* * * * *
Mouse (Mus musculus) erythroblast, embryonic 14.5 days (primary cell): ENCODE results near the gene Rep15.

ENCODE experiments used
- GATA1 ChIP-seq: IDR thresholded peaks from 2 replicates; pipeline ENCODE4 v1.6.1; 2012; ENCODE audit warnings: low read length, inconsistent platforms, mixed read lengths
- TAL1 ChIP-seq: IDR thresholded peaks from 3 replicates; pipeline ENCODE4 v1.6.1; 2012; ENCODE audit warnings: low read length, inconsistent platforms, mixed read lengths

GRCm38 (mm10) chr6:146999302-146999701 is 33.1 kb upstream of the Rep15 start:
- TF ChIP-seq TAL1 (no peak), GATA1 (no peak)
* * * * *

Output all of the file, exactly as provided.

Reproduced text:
Mouse (Mus musculus) erythroblast, embryonic 14.5 days (primary cell): ENCODE results near the gene Rep15.

ENCODE experiments used
- GATA1 ChIP-seq: IDR thresholded peaks from 2 replicates; pipeline ENCODE4 v1.6.1; 2012; ENCODE audit warnings: low read length, inconsistent platforms, mixed read lengths
- TAL1 ChIP-seq: IDR thresholded peaks from 3 replicates; pipeline ENCODE4 v1.6.1; 2012; ENCODE audit warnings: low read length, inconsistent platforms, mixed read lengths

GRCm38 (mm10) chr6:146999302-146999701 is 33.1 kb upstream of the Rep15 start:
- TF ChIP-seq TAL1 (no peak), GATA1 (no peak)